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The sustainable investment market is growing but still has a lot to catch up

Asset managers and banks only insufficiently comply with the self-declared sustainability claim. Companies often report on specific sustainability approaches and in-house ESG research teams. A study by ShareAction showed that not a single provider had been given the highest rating (AAA = “gold standard”). The five companies with the highest ratings could be found at the third highest level “A”.



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Sustainable investment is a booming topic and a growing market. A few years ago a niche topic, ESG criteria seemed to be the focus of large fund companies. After all, it has been sufficiently proven that investors do not have to accept a loss of return with ecological investments.

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ESG criteria for investment companies – is it all just marketing?

Companies often report on specific sustainability approaches and in-house ESG research teams. But how sustainable do the big investment companies really operate? The charity ShareAction comes to a different conclusion in a study. A total of 75 investment companies or the corresponding portfolios were examined in the following areas: anchoring sustainable investments, climate change, human rights and biodiversity.

ShareAction had found that there was still a lot of catching up to do. Not a single provider had been given the highest rating (AAA = “gold standard”). The five companies with the highest ratings could be found at the third-highest level “A”. The Dutch fund company Robeco has been in the first place, the major French bank BNP Paribas in second place. According to the study’s findings, European asset managers have done considerably better than American ones.

The long-term approach to fund savings plans pays off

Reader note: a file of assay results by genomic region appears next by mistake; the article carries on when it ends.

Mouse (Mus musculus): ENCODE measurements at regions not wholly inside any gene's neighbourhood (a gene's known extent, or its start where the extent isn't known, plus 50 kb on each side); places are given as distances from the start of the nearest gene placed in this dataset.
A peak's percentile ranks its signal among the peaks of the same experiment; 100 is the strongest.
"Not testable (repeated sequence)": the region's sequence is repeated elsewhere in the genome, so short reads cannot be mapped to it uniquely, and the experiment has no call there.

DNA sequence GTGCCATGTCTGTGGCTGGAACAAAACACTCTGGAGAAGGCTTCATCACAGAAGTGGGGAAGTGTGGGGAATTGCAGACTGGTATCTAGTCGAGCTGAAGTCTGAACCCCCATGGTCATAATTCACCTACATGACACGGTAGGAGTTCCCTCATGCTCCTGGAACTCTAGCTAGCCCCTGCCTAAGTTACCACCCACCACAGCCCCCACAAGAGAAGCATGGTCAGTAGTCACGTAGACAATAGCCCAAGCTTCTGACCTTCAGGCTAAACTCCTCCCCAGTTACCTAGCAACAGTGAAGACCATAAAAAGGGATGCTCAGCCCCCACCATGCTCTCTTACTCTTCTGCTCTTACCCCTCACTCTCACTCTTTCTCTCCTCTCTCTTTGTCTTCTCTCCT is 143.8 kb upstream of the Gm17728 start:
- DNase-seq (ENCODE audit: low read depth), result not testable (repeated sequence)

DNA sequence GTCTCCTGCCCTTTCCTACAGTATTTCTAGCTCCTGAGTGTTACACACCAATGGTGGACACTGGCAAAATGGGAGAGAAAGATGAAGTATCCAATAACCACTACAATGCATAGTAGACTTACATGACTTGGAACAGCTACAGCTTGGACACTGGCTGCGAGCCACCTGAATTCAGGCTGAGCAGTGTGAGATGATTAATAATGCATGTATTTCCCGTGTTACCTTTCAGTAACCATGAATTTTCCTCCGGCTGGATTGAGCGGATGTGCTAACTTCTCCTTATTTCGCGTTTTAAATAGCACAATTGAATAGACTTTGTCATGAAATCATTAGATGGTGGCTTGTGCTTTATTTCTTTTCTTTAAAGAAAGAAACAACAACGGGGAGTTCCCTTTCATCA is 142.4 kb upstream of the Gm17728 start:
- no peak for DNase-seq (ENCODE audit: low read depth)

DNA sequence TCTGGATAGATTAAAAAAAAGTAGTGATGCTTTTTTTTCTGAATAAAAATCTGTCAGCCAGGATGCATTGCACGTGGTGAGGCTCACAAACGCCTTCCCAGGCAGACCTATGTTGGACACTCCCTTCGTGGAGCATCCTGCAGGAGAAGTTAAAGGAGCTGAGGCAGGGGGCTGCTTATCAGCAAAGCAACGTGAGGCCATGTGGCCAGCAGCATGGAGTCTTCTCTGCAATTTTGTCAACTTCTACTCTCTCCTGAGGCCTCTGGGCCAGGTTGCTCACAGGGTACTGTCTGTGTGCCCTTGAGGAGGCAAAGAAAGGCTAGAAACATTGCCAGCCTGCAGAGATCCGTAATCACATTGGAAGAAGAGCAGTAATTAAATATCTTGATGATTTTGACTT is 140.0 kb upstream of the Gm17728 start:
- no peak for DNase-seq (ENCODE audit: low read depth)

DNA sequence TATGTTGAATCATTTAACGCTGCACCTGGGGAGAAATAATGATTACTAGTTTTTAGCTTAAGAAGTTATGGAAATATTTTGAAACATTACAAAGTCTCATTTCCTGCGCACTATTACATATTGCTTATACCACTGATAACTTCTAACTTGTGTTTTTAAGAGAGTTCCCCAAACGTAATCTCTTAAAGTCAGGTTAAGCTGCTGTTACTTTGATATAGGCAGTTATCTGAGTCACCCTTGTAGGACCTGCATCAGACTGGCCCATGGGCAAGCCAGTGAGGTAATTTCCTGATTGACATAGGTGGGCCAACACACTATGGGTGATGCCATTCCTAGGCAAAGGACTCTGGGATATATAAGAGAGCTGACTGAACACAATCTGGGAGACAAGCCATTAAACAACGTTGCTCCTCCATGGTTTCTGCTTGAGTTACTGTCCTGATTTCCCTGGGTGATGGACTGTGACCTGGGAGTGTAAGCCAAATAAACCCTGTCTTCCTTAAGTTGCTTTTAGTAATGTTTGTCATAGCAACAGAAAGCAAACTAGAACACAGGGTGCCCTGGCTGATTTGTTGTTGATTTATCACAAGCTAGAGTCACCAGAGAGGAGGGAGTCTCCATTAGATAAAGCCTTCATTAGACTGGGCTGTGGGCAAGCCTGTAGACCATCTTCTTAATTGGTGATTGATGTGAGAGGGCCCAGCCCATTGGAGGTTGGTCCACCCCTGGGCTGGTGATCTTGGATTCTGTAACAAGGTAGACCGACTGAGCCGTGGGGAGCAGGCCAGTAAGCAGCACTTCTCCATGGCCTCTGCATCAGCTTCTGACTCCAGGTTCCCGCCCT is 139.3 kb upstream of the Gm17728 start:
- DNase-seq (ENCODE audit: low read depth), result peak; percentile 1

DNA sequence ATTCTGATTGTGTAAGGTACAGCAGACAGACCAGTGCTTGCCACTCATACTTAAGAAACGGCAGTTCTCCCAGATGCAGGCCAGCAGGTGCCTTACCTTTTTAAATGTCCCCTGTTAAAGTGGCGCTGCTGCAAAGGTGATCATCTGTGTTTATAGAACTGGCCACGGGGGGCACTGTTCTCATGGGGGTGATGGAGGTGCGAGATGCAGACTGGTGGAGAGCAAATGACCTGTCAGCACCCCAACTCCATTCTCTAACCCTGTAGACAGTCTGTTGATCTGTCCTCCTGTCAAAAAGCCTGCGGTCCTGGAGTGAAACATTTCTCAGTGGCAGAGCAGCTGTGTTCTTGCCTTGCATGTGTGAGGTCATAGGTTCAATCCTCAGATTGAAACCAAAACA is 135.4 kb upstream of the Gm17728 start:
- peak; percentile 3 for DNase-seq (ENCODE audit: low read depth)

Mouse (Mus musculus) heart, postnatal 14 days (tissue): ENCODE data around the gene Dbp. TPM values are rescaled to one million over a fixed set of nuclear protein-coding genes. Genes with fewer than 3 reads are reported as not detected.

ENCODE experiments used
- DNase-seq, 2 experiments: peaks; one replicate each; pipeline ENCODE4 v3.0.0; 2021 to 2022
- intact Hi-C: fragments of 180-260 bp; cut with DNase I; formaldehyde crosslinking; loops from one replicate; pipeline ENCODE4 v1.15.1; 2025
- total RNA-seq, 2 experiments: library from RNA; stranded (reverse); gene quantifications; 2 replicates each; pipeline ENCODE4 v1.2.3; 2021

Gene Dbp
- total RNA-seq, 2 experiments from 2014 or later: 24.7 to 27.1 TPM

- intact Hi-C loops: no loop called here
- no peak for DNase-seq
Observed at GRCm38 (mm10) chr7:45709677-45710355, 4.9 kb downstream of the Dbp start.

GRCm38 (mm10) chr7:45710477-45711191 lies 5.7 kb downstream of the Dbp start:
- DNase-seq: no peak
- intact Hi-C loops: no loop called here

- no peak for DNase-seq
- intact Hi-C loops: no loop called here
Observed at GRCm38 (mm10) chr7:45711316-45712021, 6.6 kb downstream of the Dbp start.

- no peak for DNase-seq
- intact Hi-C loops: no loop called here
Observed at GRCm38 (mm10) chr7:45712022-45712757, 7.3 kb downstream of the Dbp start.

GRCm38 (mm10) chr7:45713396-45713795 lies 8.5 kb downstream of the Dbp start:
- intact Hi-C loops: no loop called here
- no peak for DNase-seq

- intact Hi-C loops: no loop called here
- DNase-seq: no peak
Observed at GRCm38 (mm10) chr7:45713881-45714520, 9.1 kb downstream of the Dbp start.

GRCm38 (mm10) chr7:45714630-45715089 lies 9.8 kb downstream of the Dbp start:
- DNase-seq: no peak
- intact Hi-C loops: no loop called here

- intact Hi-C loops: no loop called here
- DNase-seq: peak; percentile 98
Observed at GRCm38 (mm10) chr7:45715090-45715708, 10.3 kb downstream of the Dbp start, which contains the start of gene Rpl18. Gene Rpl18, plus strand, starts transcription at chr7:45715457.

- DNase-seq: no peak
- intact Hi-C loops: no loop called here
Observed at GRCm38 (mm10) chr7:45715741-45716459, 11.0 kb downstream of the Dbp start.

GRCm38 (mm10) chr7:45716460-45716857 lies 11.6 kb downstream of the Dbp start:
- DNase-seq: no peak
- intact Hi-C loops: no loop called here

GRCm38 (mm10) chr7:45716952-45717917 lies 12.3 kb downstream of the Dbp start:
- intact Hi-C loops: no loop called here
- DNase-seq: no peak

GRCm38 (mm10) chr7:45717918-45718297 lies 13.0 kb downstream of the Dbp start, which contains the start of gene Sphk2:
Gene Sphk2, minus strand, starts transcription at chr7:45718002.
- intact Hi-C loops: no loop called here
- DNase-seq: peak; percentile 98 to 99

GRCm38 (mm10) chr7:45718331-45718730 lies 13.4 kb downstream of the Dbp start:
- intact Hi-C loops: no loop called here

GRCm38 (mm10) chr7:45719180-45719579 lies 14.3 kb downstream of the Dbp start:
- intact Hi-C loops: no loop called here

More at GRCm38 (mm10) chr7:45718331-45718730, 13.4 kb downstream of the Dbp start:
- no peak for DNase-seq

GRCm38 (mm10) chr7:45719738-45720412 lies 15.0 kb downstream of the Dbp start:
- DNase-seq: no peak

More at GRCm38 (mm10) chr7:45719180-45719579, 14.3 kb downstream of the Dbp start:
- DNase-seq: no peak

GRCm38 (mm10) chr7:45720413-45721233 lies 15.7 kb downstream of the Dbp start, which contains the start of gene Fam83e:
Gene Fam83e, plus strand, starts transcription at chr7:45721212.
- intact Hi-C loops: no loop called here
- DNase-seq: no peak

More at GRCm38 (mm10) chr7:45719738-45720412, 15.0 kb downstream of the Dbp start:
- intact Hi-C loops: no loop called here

Investment results of equity fund savings plans are positive despite the sudden slump in stock market prices in the months of February and March, depending on the term – an analysis by the BVI industry association has shown this. According to the analysis, the longer the investment periods, the less impact the stock market turbulence of recent months had.

In its publication, the BVI cited globally investing equity funds as an example: In this group, the average savings plan return over 10 years would have been 3.3% annually on average, and over 30 years 5.7% annually (as of the end of March 2020).

From the point of view of the industry association, the results showed that with regard to old-age provision it makes sense to invest part of the savings in equity funds. The broad diversification in shares of companies in different sectors and regions and the longest possible investment period would significantly reduce the risk of getting back less than the contributions paid in.

Open-ended real estate funds: increasing proportion of investment properties in Germany

The proportion of properties from Germany in open-ended real estate funds has increased in 2019. This was announced by the Scope analysis company in a publication. The weighting had increased from 39% in 2018 to 45% in 2019. At the same time, the share of US real estate had fallen dramatically from 12.6% (2018) to 3%. Scope explained this decline in investment with high costs for currency hedging.

Office properties were the most popular, with 60.9% in 2019 despite a slight decline (68.7% in 2018). Despite the relatively low share of residential real estate, “the purchasing dynamics have increased abruptly.” A large part of this was accounted for by the segment of student housing. Retail and hotel properties, on the other hand, had received less attention.

MiFID-II: Fund associations for adjustments

Cost transparency and consumer protection for investors were the declared objectives when the EU authorities declared the directives for harmonising the financial markets in the European internal market (MiFIR or MiFID II). The EU Commission had repeatedly adapted these regulations.

Currently, the German industry association BVI and its French counterpart AFG are demanding further adjustments. The associations have stated, for example, that “with the new regulations, passing on the costs of analyses to customers” has become very complicated.

Due to the regulations, many asset managers had decided to pay the research costs themselves and not to charge them to the fund assets. In this context, the industry associations had called on the EU authorities to have the regulations reviewed by the authorities. In their view, it is important how research costs are actually distributed. It must be ensured that small caps are covered and that bond research is excluded.


(Featured image by pasja1000 via Pixabay)

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Andrew Ross is a features writer whose stories are centered on emerging economies and fast-growing companies. His articles often look at trade policies and practices, geopolitics, mining and commodities, as well as the exciting world of technology. He also covers industries that have piqued the interest of the stock market, such as cryptocurrency and cannabis. He is a certified gadget enthusiast.